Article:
But when it ends and flights resume, will anyone say: and how about an international response to the next one? Shared learnings. Shared resources. Shared response times.
The virus didn’t stop at the borders.
Why do we?
And before you start tweeting something patronising about the way of the world and the supremacy of the territorial nation state, let me remind you of a few fun facts. I have an actual bona fide doctorate in this s**t so don’t even bother unless you are ready to go five rounds with me.
The territorial nation state is a “moment in time” shape of organising civil power and human society. It is not inevitable. It is not unavoidable. And despite its current predominance, it is not forever. And how do I know that? Because I’ve done the comparative analysis so you don’t have to.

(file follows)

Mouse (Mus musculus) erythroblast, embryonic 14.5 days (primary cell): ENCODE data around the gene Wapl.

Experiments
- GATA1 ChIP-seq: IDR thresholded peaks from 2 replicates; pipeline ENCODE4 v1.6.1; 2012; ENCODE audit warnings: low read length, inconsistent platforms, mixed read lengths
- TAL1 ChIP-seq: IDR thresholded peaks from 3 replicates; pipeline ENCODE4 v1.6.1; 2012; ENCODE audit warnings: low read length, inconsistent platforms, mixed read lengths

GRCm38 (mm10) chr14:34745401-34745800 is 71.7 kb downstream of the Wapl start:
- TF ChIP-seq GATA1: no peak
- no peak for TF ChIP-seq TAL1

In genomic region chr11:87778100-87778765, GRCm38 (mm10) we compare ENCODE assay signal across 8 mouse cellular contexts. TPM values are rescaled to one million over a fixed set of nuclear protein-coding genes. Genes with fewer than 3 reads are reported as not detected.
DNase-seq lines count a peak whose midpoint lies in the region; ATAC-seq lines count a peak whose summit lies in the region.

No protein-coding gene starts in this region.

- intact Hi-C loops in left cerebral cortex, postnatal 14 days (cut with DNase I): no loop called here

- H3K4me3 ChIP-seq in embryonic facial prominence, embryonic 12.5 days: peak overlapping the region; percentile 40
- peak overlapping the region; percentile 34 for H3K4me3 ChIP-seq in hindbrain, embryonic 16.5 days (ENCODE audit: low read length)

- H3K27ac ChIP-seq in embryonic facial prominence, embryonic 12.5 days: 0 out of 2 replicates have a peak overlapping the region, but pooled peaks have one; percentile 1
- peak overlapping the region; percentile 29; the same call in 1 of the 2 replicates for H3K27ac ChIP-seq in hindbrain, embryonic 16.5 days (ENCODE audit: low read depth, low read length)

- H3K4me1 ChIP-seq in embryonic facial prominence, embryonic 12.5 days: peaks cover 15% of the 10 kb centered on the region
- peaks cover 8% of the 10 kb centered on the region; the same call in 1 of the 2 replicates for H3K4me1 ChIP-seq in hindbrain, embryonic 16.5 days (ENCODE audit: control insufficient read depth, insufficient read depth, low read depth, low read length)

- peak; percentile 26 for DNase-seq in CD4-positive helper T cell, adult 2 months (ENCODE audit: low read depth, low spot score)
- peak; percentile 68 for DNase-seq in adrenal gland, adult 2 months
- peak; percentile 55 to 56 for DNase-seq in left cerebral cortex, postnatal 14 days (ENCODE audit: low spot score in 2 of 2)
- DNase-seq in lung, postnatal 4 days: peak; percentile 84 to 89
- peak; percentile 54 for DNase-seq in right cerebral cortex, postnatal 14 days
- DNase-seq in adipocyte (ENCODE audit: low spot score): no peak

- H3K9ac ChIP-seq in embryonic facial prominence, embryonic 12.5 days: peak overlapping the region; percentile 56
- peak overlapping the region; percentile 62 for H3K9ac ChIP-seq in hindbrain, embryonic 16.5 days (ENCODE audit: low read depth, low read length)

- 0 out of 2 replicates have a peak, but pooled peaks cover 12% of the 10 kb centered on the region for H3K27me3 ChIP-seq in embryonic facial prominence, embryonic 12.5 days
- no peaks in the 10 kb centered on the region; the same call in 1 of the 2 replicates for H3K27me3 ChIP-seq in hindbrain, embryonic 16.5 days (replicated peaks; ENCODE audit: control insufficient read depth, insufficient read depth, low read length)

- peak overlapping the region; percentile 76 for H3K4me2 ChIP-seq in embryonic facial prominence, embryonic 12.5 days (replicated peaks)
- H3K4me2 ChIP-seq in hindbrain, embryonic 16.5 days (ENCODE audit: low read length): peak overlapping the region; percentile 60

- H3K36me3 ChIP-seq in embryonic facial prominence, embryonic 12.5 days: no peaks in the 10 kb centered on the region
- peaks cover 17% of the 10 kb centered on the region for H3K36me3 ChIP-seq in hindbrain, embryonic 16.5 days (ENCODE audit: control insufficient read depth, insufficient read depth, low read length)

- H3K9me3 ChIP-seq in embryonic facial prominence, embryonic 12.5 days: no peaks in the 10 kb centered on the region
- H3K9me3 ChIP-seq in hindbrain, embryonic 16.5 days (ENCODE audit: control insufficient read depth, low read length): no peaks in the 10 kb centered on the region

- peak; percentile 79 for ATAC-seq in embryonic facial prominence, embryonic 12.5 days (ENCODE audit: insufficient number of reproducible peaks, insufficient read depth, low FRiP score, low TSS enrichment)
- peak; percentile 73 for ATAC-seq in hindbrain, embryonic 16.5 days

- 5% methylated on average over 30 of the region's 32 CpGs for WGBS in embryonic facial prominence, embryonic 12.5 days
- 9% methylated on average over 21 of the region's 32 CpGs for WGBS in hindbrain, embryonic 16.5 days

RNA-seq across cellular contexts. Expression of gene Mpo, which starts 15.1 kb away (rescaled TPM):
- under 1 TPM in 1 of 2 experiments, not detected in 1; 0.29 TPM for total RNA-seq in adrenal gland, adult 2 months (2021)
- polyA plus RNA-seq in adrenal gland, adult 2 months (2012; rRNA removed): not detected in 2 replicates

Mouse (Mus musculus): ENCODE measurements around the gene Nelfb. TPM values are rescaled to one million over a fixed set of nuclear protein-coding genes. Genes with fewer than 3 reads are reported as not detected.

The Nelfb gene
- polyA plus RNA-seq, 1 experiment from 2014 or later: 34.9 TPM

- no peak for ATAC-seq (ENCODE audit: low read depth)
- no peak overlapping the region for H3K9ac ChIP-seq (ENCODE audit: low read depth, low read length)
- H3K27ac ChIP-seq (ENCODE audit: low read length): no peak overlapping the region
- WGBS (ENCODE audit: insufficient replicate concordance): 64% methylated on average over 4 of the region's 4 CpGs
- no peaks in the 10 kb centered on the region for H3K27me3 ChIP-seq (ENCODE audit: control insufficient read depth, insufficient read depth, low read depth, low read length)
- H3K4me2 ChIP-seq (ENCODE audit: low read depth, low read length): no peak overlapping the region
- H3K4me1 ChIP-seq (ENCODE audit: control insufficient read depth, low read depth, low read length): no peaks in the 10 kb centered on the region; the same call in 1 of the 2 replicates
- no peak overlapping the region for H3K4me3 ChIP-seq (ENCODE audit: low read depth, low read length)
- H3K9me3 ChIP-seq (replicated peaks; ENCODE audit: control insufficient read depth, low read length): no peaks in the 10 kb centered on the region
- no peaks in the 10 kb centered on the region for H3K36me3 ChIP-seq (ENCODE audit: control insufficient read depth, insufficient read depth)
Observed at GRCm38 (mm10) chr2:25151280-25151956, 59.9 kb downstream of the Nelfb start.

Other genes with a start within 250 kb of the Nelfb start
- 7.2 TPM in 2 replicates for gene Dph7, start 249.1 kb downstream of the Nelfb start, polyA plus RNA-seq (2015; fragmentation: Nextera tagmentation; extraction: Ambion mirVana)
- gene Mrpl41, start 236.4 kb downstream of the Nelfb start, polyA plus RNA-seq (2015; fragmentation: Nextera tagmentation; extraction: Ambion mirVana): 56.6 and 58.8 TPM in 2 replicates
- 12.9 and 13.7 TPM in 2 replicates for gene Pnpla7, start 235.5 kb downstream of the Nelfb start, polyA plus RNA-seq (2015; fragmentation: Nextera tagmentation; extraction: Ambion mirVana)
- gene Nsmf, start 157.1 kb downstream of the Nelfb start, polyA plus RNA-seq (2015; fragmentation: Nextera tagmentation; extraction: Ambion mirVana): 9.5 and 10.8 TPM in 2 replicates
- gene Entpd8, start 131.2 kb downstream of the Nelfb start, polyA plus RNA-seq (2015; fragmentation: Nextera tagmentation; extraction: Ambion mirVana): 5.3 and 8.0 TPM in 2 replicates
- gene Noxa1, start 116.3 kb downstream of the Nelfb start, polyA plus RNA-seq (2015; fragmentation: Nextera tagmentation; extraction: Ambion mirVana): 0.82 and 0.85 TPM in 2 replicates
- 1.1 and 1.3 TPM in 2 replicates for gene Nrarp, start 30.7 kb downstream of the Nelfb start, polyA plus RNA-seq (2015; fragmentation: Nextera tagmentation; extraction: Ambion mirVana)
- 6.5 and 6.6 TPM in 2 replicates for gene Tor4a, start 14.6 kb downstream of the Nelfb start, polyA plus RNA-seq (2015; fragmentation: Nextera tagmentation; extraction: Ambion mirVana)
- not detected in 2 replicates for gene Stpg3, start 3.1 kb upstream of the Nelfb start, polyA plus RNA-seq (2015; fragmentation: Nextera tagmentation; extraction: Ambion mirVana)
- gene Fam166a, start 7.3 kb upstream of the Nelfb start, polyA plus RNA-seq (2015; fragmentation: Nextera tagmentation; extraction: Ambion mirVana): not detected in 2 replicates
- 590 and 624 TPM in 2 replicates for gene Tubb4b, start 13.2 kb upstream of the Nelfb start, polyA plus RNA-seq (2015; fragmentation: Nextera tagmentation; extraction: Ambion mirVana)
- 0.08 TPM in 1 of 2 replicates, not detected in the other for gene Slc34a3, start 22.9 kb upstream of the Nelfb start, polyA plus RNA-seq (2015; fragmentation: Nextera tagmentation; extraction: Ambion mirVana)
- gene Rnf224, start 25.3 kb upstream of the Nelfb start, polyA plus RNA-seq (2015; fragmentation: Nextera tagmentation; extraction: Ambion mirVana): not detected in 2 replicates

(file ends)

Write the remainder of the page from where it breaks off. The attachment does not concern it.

Every other state structure felt like a forever, all-encompassing thing to its rulers, citizens and victims in every moment in history. And yet.
But fine. Learning to share at the government level may be above your particular appetites right now.
We are in the middle of a pandemic, who wants to imagine a new world order? (Me. As a matter of fact.)
But even as we bring it closer to home, will we? Learn to share?
Am I being radical?
Raymond Williams says, “to be truly radical is to make hope possible rather than despair convincing”.
So maybe I am.
Radical. Hopeful. Scared.
And I know one of those conditions is shared. So I want to share the rest too, for the future.
Here, am I sitting in a tin can.